Feb 13, 2019

Nerves that control heart rate may contribute to autism

Posted by in category: neuroscience

Having a muted RSA and an elevated resting heart rate reflects a heightened state of arousal, which is an appropriate response to danger, says Amy Vaughan Van Hecke, associate professor of psychology at Marquette University in Milwaukee, Wisconsin, who was not involved in the study.

The part of the nervous system that regulates heart rate and breathing is involved in autism, a new study suggests.

Specifically, the changes in heart rate that ordinarily accompany breathing are slow to develop in autistic children.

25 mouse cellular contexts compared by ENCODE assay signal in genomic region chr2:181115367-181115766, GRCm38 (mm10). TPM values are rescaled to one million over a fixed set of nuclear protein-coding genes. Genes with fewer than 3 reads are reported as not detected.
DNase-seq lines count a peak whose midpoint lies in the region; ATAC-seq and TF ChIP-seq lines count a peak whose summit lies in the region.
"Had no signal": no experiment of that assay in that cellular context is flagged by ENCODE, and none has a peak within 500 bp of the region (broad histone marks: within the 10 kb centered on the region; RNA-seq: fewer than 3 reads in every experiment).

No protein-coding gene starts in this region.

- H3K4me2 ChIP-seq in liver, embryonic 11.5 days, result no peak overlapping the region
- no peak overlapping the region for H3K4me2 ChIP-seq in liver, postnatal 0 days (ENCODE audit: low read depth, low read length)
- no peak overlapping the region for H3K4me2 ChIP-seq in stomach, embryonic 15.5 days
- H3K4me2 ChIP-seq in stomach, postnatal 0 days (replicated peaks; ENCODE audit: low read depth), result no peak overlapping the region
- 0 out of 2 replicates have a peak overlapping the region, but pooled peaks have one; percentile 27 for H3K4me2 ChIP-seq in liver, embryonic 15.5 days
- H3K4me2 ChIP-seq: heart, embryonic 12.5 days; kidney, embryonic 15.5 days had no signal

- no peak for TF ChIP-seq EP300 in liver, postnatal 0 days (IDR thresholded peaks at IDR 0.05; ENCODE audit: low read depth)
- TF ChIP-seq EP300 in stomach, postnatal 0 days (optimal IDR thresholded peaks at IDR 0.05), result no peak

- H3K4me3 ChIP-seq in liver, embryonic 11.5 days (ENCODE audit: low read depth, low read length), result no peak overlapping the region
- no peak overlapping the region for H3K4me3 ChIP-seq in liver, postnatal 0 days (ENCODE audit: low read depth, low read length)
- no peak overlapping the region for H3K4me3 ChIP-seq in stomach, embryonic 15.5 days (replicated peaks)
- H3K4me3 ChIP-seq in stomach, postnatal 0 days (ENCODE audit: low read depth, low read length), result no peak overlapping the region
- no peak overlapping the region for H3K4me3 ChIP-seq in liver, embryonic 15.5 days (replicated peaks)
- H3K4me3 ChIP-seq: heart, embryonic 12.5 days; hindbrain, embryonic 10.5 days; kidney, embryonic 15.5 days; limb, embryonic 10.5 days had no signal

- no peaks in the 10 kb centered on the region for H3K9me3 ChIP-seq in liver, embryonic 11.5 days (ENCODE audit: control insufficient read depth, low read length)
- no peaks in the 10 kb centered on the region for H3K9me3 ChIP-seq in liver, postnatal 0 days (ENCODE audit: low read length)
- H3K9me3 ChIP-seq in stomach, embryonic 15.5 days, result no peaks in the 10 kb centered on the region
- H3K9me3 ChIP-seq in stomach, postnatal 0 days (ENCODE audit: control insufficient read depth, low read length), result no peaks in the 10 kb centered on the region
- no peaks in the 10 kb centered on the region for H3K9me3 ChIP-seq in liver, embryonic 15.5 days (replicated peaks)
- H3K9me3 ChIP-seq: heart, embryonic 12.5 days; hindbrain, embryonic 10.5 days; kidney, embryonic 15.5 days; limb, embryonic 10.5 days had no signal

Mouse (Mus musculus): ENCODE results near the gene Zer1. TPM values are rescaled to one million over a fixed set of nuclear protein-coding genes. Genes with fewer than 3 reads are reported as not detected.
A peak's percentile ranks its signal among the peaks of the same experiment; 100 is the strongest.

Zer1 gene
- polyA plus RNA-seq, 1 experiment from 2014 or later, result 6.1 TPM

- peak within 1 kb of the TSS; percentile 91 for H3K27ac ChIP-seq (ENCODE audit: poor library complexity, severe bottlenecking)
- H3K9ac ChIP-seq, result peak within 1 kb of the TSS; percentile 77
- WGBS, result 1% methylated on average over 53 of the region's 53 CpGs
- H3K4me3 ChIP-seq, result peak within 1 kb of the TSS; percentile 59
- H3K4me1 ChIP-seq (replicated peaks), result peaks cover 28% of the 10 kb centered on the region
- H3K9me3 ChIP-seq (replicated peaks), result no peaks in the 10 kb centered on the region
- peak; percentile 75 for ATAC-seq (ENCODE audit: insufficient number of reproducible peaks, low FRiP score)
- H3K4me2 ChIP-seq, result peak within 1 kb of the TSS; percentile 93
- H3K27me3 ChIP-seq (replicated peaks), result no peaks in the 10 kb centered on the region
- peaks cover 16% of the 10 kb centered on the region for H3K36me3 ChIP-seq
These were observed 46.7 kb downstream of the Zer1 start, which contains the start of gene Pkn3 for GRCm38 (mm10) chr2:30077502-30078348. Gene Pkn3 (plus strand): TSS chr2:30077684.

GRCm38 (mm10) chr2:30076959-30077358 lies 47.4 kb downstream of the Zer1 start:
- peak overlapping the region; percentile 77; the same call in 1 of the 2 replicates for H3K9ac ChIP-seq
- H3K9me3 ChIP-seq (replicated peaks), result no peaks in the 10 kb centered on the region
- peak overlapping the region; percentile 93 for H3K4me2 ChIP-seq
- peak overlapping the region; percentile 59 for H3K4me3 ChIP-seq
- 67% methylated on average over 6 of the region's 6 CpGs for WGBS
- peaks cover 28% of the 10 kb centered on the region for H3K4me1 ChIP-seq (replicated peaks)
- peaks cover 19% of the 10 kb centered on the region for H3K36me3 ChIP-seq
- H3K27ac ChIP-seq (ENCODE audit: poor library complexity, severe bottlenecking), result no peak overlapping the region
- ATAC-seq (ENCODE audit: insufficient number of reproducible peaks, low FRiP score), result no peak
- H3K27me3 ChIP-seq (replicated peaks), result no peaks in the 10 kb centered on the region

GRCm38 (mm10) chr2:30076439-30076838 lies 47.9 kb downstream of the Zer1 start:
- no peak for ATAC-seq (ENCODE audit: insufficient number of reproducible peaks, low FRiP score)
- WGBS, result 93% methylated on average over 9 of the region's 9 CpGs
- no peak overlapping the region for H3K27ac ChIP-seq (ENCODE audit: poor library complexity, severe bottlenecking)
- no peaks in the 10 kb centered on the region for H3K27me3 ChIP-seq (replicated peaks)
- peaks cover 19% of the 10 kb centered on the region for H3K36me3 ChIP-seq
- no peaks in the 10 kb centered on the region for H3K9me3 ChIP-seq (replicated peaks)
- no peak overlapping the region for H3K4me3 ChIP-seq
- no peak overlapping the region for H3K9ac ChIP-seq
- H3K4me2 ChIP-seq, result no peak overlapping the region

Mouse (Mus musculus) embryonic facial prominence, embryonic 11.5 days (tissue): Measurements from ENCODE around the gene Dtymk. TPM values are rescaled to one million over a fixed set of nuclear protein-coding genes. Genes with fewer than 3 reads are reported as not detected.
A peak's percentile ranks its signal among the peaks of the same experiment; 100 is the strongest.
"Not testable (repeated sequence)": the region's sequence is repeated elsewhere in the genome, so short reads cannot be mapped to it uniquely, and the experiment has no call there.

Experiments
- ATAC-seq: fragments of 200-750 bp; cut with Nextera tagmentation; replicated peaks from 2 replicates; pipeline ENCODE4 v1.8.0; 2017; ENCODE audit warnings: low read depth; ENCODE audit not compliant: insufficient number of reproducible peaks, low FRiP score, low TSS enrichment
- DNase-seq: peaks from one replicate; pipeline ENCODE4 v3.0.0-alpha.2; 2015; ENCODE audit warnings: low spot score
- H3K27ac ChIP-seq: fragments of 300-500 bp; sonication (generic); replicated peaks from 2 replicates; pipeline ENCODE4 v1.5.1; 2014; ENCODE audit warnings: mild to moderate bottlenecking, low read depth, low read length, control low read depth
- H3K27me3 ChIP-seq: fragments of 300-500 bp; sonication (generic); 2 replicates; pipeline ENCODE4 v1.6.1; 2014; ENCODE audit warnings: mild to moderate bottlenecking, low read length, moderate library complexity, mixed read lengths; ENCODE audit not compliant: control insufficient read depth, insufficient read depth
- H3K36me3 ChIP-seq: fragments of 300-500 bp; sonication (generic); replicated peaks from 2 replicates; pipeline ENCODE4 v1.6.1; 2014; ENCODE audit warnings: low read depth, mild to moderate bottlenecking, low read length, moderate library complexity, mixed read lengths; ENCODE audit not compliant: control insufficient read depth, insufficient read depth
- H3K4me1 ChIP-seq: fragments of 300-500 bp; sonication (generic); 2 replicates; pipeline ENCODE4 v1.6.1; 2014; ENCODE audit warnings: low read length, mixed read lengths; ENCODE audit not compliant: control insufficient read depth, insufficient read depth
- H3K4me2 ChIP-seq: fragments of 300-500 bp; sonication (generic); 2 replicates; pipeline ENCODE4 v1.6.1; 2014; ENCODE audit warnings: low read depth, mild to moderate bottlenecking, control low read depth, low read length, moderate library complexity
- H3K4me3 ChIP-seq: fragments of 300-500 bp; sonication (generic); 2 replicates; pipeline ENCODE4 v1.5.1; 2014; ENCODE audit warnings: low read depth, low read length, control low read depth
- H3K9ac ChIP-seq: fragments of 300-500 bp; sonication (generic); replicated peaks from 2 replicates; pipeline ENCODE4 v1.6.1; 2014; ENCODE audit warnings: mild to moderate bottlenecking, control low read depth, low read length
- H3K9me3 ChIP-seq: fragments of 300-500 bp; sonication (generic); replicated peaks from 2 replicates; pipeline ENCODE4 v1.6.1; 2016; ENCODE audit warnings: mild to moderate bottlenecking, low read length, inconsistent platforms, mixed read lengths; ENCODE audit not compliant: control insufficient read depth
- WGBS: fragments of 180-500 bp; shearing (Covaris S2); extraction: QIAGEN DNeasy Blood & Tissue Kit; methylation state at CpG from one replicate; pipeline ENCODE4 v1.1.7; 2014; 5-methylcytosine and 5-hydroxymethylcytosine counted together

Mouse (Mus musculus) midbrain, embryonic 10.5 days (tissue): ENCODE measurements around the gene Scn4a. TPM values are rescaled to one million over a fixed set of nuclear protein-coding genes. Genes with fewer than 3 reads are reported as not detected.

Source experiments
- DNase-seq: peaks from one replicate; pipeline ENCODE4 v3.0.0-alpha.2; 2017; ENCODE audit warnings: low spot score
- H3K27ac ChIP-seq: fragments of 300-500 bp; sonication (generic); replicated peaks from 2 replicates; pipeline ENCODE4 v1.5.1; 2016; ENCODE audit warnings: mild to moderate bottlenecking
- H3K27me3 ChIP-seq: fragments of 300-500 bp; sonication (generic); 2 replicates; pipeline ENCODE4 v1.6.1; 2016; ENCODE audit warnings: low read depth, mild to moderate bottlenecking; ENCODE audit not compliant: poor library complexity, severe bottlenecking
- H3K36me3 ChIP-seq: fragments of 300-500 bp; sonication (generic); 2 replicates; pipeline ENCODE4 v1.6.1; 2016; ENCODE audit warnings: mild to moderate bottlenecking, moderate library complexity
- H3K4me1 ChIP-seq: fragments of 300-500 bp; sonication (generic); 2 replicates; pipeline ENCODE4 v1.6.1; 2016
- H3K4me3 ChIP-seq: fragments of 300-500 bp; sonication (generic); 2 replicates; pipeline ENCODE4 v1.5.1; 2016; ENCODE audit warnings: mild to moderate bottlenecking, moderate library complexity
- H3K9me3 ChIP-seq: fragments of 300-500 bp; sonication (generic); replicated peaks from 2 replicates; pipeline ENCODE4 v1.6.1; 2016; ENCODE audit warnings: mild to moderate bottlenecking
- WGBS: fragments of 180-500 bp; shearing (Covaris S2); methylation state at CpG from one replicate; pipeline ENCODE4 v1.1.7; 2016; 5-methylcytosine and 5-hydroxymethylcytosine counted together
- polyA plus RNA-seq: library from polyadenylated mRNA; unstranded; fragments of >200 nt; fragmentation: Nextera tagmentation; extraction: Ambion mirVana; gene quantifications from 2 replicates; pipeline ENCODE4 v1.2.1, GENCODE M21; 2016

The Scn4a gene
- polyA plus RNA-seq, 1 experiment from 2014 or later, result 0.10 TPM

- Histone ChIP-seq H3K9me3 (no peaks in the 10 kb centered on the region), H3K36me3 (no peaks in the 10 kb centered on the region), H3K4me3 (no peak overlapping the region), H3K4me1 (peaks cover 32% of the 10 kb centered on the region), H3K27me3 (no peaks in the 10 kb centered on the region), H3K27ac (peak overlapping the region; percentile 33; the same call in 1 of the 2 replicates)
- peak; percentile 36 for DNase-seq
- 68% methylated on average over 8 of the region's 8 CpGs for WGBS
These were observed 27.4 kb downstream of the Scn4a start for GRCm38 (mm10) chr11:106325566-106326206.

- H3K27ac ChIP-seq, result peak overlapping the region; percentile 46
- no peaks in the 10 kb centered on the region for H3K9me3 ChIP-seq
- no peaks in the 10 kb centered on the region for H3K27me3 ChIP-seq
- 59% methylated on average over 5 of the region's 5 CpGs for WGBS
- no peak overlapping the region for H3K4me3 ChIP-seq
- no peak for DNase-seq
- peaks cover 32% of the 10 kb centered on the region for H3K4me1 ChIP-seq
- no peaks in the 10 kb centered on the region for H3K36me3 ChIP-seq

Heart rate usually speeds up slightly as a person inhales and slows as she exhales. These fluctuations, known as respiratory sinus arrhythmia (RSA), serve as a proxy for the activity of the autonomic nervous system, which regulates heart rate and breathing, among other functions. The fluctuations are also important for regulating emotions and attending to social cues.

Read more

Comments are closed.